Today George Osborne did two things. He gave his annual ‘Autumn Statement’, in which he’ll detailed how his estimates for growth, debt and the deficit have changed since the Budget in July, and he laid out the Spending Review, which detailed exactly how much government departments will spend over the parliament.
We’ll have coverage of today’s decisions shortly, but first, how did we get here? After five years of austerity, why is the government still cutting so much?
As we all know, in 2008 the party stopped. In the same way that the Paris attacks are a product of 9/11, today’s Spending Review can trace its origins to the fateful crash of the global financial system seven years ago.
So let’s return to 2008 and remember that government debt is any Chancellor’s greatest fear. If your debt gets too high you will become bankrupt: global markets will not lend you the money you need to keep running your government.
For 15 years, from 1993 to 2008, government debt was not a great worry. Gordon Brown was able to spend his decade as Chancellor doling out the fat of the land. Debt never rose high than 41 per cent of GDP, and was only 37 per cent in spring 2008, not much higher than it had been in 1993.
Then the financial crisis happened.
In seven years the government’s debt has doubled, from 41 to 80 per cent. The Tories spent five years very successfully blaming the last Labour government for causing this spike by overspending from 1997-2008, but, as this chart suggests, the greatest cause was the global crisis, not Labour profligacy.
Regardless of who was responsible, the debt is now at a historic high. If we rewind our chart back to 1975 we can see that today’s debt levels are even higher than those Thatcher railed against in the 1980s, when she, like today’s Tories, also cut spending heavily upon entering office.
But while she succeeded in wrestling the debt down, Osborne failed in his first term. In his 2010 budget he promised to reduce the budget deficit by 2015. After five years of austerity, the debt was going to start falling. But that hasn’t happened.
But while Thatcher succeeded in wrestling the debt down, Osborne failed in his first term. In his 2010 budget he promised to reduce the budget deficit by 2015. After five years of austerity, the debt was going to start falling. But that hasn’t happened.
So now the UK must endure another five years of cuts if we are to run the surplus Osborne is targeting and which he recommitted himself to today. If we don’t run a surplus our debt levels will continue to slowly creep up towards 100 per cent of our GDP.
According to Eurostat, who measure things slightly different to the Office of National Statistics, our debt is close to 90 per cent and is among the highest in Europe.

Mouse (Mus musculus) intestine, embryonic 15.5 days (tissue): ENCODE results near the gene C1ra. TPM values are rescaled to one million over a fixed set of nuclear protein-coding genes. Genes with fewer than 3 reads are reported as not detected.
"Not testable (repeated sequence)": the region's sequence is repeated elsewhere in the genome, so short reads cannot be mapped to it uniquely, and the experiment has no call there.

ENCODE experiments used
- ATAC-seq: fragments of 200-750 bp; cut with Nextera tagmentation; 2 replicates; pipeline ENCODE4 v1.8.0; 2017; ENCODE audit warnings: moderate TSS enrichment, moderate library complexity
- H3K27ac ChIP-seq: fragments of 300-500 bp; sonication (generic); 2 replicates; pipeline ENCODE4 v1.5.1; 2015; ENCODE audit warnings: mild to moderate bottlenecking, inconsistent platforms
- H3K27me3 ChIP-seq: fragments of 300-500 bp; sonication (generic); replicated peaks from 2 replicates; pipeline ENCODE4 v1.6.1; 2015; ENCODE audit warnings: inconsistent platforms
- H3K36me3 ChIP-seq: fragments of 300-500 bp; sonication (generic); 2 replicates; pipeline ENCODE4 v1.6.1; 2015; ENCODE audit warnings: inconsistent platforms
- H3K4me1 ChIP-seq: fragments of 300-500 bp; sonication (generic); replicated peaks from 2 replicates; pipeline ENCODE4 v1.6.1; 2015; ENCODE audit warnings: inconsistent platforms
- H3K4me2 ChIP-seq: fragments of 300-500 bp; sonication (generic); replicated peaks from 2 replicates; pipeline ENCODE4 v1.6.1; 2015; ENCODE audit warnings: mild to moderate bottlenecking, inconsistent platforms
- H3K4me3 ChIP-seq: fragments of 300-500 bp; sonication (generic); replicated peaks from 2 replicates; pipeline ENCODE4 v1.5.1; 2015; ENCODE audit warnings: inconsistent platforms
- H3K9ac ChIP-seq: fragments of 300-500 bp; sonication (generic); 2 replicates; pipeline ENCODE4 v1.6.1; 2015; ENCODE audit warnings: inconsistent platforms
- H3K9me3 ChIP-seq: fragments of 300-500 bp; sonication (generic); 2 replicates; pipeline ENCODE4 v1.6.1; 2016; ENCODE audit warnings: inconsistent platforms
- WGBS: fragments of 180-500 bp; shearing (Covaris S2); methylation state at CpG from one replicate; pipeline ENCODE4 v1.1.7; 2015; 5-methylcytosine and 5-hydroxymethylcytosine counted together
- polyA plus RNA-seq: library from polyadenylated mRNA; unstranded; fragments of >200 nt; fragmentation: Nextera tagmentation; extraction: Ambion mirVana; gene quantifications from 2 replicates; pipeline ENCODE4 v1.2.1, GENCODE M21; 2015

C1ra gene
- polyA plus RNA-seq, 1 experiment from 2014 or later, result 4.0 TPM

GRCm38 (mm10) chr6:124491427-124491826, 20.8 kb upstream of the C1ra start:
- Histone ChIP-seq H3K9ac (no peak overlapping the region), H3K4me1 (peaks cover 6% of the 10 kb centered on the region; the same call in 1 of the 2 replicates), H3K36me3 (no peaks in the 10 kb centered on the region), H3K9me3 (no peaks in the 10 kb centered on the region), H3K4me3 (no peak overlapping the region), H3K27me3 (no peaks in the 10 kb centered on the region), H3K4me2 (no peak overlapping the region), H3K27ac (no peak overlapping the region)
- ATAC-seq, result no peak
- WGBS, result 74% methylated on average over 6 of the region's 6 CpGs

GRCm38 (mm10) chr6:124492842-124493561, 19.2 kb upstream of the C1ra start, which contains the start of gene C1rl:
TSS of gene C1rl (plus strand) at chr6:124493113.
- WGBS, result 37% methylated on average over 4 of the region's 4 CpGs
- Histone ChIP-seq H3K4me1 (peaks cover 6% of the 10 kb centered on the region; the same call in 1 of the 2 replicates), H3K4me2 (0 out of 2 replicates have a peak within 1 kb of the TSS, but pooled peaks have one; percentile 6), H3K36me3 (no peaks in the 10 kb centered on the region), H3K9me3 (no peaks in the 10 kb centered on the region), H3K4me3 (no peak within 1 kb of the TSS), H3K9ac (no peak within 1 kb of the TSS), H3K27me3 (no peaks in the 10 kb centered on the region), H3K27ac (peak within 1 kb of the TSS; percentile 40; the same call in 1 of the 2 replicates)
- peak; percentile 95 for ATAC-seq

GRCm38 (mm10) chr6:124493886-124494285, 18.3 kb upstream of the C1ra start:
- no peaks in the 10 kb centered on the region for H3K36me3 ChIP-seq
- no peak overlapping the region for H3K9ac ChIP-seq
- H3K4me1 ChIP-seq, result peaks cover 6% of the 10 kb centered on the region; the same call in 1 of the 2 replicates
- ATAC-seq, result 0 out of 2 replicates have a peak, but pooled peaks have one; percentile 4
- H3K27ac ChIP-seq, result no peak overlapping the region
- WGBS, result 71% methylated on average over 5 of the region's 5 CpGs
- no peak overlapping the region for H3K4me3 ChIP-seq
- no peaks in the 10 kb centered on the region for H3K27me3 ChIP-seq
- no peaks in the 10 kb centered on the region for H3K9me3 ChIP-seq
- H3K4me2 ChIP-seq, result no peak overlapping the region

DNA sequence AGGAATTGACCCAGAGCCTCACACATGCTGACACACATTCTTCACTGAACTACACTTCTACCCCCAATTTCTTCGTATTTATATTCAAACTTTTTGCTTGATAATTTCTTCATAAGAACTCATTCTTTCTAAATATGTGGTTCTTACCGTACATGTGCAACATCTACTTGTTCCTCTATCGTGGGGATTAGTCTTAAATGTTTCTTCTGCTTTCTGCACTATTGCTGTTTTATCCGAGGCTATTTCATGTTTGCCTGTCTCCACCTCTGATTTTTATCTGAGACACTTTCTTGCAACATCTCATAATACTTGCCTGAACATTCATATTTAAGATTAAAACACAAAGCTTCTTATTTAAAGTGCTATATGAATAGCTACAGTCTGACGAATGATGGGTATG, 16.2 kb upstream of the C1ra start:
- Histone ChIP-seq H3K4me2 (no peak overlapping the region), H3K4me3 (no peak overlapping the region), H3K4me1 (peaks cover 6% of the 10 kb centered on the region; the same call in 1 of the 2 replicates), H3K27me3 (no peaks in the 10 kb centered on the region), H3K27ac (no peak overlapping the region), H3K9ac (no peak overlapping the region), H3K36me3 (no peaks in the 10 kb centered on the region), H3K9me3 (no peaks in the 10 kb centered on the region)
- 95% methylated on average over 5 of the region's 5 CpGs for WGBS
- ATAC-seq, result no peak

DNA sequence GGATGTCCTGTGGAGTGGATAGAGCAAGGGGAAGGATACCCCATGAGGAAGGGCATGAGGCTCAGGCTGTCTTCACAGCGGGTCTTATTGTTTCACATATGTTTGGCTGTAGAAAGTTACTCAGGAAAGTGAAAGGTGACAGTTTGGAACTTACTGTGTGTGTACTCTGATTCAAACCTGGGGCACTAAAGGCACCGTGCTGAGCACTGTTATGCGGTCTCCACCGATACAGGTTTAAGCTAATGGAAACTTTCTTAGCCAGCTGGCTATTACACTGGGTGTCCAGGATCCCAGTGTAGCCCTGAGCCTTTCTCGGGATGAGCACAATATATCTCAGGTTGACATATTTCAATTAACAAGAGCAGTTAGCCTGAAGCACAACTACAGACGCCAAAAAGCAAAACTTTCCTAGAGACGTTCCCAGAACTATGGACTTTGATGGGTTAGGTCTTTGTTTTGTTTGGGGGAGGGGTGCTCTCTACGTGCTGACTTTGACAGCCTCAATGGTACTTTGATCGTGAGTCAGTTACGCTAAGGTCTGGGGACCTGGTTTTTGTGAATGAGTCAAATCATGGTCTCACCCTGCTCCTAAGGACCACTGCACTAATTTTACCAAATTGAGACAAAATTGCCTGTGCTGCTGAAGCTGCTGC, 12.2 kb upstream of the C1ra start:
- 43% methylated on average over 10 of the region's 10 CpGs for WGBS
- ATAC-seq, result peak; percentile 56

We are still just below the level of the PIGS (Portugal, Italy, Greece and Spain), those countries whose debts ballooned after the financial crisis and who have gone through a succession of governments as austerity has been imposed by international markets.
But most of those countries have now started to cut spending severely, as for instance in Greece, whereas the UK is still running a relatively high budget deficit (nearly 6 per cent of GDP according to Eurostat). If we continue to do so we will keep adding to our debt, and could approach the level at which markets will no longer lend to us.
That, at least, is the Tories’ line of argument. So we are set for another five years of cuts. And everything is also dependent on growth. The figures I’ve quoted for debt and the deficit are all expressed as a percentage of GDP. A country’s total levels of debt don’t matter; what matters is how great they are compared to the size of your economy.
The cuts Osborne announced today will only succeed in cutting the deficit if growth is as high as he hopes it will be (as Paul Johnson of the IFS pointed out on the Today programme this morning).
How likely is that? Well, the estimates he gave in 2010 seemed over-optimistic in 2012, when the economy was flat-lining and Osborne was at his political nadir, but eventually seemed just in 2014, when the economy recovered.
Osborne’s political future will thrive or dive depending on growth over the next five years. Many economists have argued, including Robert Skidelsky and Simon Wren-Lewis in these pages, that Osborne’s focus on austerity in 2010 caused growth to stall in 2012. If he continues to cut, growth could stall yet again in 2017 or 2018.
The cuts over the next five years are going to be more severe than those from 2010-2015, and are greater than those any other major economy is planning. If they cripple growth, Osborne’s plan will need readjusting once again if both he and the UK are to survive.